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Millions throng Iraq shrine for pilgrimage climax

By AFP - Dec 03,2015 - Last updated at Dec 03,2015

Shiite Muslim pilgrims gather along the walkway between the Imam Hussein Shrine (background) and the Imam Abbas Shrine (not seen) on Thursday, in the central Iraqi city of Karbala, 120km south of the capital Baghdad (AFP photo)

KARBALA, Iraq — Millions of Shiite Muslims, beating their heads and chests in mourning, packed the Iraqi city of Karbala Thursday for the culmination of one of the world's largest religious events.

The faithful have for days been streaming through the golden-domed mausoleum of Imam Hussein, the Prophet Mohammad's grandson who was killed in 680AD, despite the threat of militant attacks.

Many in the sea of black-clad devotees swarming the shrine walked days to reach Karbala, sometimes from cities as far afield as Basra, about 500 kilometres away by road.

"I arrived in Karbala after walking for 12 days," said Mohammed Hussein Jassem, a labourer from Iraq's deep south.

"I found a lot of services on the road," he said, referring to the thousands of "mawakeb", spots where tents are erected by volunteers to serve the pilgrims food and beverages.

Baghdad and much of the country south of the capital come to a standstill in the days preceding Arbaeen, as several major motorways are reserved for pilgrims on foot on one side and authorised vehicles on the other.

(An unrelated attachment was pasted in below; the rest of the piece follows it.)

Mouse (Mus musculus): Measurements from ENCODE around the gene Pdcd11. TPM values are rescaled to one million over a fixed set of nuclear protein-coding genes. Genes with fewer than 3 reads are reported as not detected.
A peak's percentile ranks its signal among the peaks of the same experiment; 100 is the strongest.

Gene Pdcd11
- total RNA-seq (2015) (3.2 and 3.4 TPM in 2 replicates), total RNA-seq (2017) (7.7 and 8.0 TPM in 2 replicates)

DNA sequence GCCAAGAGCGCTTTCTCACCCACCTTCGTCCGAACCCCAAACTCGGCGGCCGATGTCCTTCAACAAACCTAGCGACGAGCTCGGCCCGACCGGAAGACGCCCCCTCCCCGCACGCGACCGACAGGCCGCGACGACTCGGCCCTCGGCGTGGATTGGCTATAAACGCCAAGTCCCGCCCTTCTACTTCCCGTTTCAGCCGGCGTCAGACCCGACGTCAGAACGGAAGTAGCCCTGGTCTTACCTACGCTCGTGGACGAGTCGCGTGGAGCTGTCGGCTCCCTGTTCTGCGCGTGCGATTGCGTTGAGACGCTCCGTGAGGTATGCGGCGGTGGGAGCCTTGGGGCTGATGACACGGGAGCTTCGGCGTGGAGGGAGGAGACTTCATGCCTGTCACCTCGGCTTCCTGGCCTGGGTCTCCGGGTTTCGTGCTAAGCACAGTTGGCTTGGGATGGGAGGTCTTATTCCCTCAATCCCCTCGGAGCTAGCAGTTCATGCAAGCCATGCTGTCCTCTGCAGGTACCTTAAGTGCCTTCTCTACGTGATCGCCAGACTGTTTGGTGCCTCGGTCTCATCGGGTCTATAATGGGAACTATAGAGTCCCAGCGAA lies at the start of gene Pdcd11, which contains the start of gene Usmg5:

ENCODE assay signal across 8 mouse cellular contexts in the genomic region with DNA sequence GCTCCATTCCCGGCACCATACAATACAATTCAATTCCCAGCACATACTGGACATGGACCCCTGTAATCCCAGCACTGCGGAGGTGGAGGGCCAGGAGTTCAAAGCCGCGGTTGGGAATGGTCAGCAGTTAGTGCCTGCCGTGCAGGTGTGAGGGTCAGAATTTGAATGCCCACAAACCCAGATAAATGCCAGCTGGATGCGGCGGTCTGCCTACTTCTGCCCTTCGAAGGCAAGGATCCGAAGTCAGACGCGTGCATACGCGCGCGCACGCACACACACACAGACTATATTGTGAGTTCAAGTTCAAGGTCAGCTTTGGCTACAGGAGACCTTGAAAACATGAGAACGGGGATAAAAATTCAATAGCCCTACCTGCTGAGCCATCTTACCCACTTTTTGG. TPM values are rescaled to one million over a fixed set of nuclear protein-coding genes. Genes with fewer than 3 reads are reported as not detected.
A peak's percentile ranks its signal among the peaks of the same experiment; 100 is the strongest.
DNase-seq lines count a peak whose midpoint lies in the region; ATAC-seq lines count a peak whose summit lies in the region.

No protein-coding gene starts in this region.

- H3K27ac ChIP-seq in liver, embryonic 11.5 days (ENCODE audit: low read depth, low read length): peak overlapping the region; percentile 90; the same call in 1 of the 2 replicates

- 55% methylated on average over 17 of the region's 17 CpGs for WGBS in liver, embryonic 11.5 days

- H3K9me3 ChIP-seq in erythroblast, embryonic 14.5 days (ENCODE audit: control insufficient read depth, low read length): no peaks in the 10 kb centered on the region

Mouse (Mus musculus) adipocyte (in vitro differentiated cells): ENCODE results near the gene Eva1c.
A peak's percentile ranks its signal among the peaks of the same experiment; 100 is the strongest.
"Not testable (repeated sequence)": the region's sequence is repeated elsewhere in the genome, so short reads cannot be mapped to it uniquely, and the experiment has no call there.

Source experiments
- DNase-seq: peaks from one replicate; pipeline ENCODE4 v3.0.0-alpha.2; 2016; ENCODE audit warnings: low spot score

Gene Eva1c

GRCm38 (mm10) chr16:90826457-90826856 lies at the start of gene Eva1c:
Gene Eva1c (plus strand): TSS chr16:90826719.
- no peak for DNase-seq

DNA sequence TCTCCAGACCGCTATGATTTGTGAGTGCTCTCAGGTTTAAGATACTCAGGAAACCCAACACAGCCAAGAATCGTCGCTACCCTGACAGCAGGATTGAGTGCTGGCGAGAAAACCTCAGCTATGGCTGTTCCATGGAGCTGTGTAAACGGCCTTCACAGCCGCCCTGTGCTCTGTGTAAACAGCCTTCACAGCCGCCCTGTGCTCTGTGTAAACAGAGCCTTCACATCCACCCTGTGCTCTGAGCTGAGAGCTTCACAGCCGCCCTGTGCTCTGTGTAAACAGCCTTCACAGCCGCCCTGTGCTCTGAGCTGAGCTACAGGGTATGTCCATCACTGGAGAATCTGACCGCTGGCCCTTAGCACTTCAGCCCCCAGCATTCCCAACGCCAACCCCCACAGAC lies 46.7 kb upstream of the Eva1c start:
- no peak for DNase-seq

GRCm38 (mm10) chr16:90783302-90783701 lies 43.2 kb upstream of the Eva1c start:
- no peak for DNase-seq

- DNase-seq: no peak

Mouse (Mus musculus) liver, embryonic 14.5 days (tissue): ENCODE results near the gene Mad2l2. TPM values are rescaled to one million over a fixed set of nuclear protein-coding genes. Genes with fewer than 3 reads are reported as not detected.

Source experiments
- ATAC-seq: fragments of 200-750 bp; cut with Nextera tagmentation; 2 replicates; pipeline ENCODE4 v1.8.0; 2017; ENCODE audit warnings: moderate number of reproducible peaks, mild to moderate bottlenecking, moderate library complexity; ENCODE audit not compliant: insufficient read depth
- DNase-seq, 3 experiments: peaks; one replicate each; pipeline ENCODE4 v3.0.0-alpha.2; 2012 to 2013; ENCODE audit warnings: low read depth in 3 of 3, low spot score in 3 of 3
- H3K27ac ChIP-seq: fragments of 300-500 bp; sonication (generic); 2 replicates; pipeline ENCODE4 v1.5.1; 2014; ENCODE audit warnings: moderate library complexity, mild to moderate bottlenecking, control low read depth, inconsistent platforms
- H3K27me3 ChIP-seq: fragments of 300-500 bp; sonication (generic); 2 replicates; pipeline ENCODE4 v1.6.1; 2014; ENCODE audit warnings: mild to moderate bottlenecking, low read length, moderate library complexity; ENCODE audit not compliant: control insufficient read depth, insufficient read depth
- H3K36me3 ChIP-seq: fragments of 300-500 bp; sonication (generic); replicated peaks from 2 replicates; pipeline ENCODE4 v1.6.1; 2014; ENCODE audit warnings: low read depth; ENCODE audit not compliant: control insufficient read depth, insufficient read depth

Arbaeen, which means "forty" in Arabic, is an observance that peaks on the 40th day after the anniversary of Hussein's death, but the pilgrimage takes place over several days running up to it.

"More than 20 million pilgrims, among them 5 million Arabs and foreigners, took part in the pilgrimage," Staff Major General Qais Khalaf told a news conference in Karbala.

"I announce the success of the security plan for the Arbaeen pilgrimage," which involved 25,000 security personnel, he said.

The interior ministry also issued a statement Thursday evening announcing the end of the pilgrimage and praising the performance of security personnel.

And the security command responsible for Baghdad said that security forces killed two suicide bombers before they could attack pilgrims south of the capital on Thursday.

There was no independent confirmation of the attempted attack.

 

At least six people were killed in two separate attacks targeting marching pilgrims on Monday in Baghdad, according to police and hospital sources, and the masses of pilgrims are also vulnerable to attack on their way home.

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